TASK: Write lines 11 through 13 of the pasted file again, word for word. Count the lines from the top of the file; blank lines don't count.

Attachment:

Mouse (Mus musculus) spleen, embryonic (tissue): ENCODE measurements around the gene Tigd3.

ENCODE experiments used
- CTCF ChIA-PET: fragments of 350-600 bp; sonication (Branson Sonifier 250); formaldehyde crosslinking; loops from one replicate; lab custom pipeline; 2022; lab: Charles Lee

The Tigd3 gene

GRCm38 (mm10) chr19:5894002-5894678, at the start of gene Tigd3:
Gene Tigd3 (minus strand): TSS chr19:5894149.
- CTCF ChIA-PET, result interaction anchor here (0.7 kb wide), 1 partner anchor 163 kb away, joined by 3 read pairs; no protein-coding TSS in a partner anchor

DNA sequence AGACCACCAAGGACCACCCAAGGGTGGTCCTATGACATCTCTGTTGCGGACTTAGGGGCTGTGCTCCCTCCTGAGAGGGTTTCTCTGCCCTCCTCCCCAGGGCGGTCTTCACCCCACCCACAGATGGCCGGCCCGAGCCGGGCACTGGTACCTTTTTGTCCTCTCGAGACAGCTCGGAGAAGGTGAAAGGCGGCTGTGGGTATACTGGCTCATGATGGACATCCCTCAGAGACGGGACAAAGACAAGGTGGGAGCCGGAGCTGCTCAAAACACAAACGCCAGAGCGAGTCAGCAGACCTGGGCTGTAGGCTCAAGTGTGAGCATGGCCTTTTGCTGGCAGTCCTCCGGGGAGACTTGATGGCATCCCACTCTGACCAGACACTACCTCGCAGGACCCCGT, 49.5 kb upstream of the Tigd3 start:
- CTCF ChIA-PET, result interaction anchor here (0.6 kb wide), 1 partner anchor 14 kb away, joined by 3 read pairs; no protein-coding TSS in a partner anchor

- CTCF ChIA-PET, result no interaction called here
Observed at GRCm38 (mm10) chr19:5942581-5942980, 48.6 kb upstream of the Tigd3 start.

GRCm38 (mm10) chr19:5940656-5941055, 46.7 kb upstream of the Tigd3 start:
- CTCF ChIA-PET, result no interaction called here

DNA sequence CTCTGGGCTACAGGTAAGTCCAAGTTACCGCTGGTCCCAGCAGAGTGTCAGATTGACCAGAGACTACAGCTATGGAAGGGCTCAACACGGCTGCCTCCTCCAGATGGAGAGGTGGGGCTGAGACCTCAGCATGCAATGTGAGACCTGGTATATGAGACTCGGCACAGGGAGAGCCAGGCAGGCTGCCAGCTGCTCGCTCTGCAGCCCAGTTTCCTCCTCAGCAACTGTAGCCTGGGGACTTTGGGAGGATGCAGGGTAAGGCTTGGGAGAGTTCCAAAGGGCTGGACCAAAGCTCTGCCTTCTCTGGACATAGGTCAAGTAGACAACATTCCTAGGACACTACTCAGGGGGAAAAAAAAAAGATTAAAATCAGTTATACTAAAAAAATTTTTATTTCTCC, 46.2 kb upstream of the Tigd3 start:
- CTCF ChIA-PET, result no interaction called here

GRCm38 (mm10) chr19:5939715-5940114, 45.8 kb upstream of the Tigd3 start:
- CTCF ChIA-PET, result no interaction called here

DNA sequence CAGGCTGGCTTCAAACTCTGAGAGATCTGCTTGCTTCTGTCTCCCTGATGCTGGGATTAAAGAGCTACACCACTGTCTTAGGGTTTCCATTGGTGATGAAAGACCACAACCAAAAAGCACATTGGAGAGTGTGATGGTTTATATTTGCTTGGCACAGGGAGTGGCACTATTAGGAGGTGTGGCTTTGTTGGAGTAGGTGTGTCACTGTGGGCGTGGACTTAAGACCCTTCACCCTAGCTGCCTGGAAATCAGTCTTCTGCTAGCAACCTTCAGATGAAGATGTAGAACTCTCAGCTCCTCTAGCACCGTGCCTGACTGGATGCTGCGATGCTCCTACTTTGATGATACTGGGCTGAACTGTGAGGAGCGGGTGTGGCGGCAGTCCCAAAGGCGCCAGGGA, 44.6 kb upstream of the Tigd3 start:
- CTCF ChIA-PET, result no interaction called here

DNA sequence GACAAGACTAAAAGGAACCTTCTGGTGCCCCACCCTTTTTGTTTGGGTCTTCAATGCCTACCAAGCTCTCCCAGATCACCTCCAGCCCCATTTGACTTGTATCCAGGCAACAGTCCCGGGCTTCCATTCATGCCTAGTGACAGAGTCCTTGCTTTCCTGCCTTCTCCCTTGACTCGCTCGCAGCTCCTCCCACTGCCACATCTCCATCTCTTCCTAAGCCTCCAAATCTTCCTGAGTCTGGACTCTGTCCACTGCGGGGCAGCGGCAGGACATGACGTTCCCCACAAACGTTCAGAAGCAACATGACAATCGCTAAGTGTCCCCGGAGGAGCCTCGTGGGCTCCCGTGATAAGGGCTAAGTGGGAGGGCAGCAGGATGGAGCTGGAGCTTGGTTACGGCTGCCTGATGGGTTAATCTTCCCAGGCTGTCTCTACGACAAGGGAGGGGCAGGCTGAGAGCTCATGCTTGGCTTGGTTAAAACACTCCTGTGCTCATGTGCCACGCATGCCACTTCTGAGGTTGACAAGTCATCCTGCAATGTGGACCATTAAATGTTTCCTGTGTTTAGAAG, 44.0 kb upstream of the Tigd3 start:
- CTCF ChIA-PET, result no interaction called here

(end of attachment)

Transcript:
Observed at GRCm38 (mm10) chr19:5942581-5942980, 48.6 kb upstream of the Tigd3 start.

GRCm38 (mm10) chr19:5940656-5941055, 46.7 kb upstream of the Tigd3 start:
- CTCF ChIA-PET, result no interaction called here